But as he steps into the famous No. 43 for Richard Petty Motorsports (which has moved this year to Chevrolet and a new shop location adjacent to Richard Childress Racing, which will supply its cars and engines), Wallace acknowledges that “for sure, I’m carrying that banner” again for Scott. He got to know the racing pioneer’s family eight years ago after entering NASCAR’s Drive for Diversity program.

He understands the attention brought by his race, though he also sees evidence on social media that his fan base tires of hearing about it.

“It’s something I’ve embraced,” Wallace said. “I’ve accepted that it’s always going to be talked about no matter what I do. I’ll be the first African-American to take a piss in the Cup garage. Everything I do is a first. It’s going to be there. I’ve accepted it.

“The fans are (who) get so fired up over it. It’s like, ‘Why do we have to mention it?’ Because no one is there. It’s going to be mentioned. It has to be mentioned. Just sit back, relax and enjoy the show.”

Wallace made his Cup debut with RPM last season at Pocono Raceway, the first of four starts in place of injured Aric Almirola. He posted a respectable average finish of 17.8 while handling the increased exposure with aplomb.

Team owner Richard Petty said “there’s going to be a lot of pressure on (Wallace)” in 2018, but he thinks his crew won’t feel the effects.

“I don’t think it’s going to put that much pressure on RPM because they’re going to do the best they can for whoever it is,” Petty said. “It’s going to put a lot of pressure on him, so he’s going to have to learn to live with it.”

Crew chief Drew Blickensderfer said Wallace already proved last year he is highly adaptable despite the heavy scrutiny.

“When we showed up at Pocono, we realized what it was all about,” Blickensderfer said. “It kind of gave you goosebumps to think about how special it was. We saw all the hoopla and everything that was going on around it, we thought, ‘This is something that’s a little different than just the kid who’s going to drive a race car.’ ”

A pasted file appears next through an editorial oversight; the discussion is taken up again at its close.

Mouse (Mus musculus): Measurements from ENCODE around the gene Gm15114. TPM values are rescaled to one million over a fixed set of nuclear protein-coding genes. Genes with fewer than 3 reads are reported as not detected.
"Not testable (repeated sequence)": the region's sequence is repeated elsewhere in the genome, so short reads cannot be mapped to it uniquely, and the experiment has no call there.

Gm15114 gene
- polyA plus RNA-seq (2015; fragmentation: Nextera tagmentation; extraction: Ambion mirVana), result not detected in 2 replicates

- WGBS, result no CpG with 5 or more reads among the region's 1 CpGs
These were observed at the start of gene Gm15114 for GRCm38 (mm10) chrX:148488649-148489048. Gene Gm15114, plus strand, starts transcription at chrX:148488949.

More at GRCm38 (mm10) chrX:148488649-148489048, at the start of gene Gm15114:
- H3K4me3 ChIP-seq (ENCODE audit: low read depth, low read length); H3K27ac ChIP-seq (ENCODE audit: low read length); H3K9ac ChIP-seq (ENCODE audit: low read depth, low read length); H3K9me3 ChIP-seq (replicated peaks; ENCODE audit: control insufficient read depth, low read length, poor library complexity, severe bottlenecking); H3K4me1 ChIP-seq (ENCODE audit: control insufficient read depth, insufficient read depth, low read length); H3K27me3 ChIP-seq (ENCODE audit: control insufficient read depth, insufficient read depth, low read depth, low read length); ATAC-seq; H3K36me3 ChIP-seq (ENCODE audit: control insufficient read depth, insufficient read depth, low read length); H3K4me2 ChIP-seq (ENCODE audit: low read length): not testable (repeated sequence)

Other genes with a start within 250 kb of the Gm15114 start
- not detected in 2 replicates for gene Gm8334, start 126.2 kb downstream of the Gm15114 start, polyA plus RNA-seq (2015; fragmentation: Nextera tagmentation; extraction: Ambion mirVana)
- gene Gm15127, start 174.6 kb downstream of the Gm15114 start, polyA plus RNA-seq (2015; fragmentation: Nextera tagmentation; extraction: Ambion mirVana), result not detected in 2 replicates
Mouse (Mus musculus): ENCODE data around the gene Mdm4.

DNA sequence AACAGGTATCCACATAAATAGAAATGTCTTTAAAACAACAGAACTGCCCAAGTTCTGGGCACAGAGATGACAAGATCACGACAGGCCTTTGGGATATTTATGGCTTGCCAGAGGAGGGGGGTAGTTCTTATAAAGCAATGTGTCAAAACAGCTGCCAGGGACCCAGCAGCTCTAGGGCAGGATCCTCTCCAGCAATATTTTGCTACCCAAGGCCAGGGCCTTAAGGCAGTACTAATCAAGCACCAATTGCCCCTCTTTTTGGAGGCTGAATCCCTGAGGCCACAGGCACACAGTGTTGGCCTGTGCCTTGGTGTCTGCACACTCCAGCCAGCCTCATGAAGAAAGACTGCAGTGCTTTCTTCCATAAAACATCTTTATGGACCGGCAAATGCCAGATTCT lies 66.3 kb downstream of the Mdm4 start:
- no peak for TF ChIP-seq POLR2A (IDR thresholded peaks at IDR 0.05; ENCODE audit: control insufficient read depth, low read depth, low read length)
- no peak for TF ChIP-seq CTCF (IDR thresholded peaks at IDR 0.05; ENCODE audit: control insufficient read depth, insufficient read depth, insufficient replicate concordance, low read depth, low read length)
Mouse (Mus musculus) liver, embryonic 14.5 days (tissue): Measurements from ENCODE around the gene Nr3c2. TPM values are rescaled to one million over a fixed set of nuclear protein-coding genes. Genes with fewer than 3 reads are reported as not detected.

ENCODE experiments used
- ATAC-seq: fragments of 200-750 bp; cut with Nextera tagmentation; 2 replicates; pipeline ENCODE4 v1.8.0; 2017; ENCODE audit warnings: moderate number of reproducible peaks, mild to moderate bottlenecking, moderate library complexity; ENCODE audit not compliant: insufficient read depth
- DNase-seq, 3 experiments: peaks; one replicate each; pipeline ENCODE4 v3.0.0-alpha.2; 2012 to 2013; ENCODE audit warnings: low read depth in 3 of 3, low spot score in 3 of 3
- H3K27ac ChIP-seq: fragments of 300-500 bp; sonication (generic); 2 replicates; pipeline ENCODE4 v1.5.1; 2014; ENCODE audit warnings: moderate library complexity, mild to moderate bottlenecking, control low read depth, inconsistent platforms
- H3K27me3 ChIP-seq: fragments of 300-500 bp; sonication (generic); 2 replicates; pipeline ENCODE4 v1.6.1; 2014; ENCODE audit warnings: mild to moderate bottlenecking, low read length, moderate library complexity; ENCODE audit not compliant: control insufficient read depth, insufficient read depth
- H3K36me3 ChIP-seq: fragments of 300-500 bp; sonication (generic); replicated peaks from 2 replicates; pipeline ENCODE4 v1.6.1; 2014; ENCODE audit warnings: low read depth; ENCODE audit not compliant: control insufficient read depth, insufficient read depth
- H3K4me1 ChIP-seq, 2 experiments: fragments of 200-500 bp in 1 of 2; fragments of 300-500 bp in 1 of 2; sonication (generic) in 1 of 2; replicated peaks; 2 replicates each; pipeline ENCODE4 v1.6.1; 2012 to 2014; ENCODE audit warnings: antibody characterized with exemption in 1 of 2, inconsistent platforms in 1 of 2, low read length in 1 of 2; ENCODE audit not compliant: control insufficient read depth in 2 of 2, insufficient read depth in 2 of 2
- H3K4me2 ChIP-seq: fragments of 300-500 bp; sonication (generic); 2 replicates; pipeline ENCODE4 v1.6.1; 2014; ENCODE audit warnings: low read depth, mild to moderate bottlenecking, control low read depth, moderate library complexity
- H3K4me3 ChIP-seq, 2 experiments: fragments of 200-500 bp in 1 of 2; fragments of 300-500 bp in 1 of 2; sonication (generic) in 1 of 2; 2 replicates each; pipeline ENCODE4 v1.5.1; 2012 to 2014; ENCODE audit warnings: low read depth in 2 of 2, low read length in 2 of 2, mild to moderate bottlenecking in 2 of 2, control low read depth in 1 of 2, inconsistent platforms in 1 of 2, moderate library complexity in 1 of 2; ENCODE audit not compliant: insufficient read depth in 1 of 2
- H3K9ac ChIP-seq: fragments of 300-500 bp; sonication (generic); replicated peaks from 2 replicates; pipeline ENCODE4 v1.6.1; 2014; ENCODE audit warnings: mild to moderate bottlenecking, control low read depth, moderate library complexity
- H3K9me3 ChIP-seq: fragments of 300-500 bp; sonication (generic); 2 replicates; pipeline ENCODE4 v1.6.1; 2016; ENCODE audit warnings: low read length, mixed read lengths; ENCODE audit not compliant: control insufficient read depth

It doesn’t feel so different away from the track, though, when Wallace brings his freewheeling presence through the shop.

“When he walks in be-bopping and giving people knuckles, it’s nothing,” Blickensderfer said. “It’s just a kid driving a race car. But I think when we get to Daytona and unload the car that has ‘Wallace’ on it and it’s his car, I think it’s going to be a little different. But it’s different in a great way.

“Everybody on this team looks at it like it’s cool. The way Bubba reacts to it, he just handles it. He does it remarkably well for a kid his age. He just kind of takes it in and is OK with it and goes about his business, much better than most people would. It makes it easier for us just to not even think about that weekly. When we get ready to fire engines for the Daytona 500, we’re going to be like, ‘He’s doing something really cool here.’ Until then it’s kind of business, and it’s just some kid driving a race car.

But as he prepares for his first full season in Cup, even Wallace finds himself occasionally caught in the moment – such as when he walked past one of his new Camaros – which was coated only in primer but had his last name across the windshield.

“I was thinking, ‘Damn that’s my Cup car,’” he said. “That’s cool. Nothing on it but ‘Wallace.’ I thought, ‘Damn, that’s really cool to see.’ It’s exciting stuff that’s happening right now. I’ll be anxious to see when we get to Daytona how giddy I’ll be.”

Justin Haley returning to GMS Racing for 2018

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Justin Haley will again drive the No. 24 Chevrolet Silverado this season for GMS Racing in the NASCAR Camping World Truck Series, the team announced Monday. Sponsor Fraternal Order of Eagles also returns.

The 18-year-old won a pole at Texas and had three top-five finishes and 12 top-10 results in 21 starts last year.

“We found a lot of success toward the end of the 2017 season, so there’s a good amount of momentum that we can carry over into this year,” said Haley in a statement from the team. “The No. 24 team is working hard in the offseason to take us to that next level, to be able to keep running up front and improving week to week. There’s no reason we shouldn’t be competing for a championship when we get to Miami, and I couldn’t be more excited to be heading in that direction with GMS and the Fraternal Order of Eagles.”

Haley will again have Kevin Bellicourt as his crew chief.

“It’s been really encouraging to see the work that not only this team has done, but that Justin has put in over the offseason,” said Bellicourt in a statement from the team. “From working in the gym to time on the simulator, he’s focused on getting himself prepared to make a run for the title. The team has put everything we’ve got behind him and we’ve watched him do the same. It feels like all the pieces are coming together at the right time.”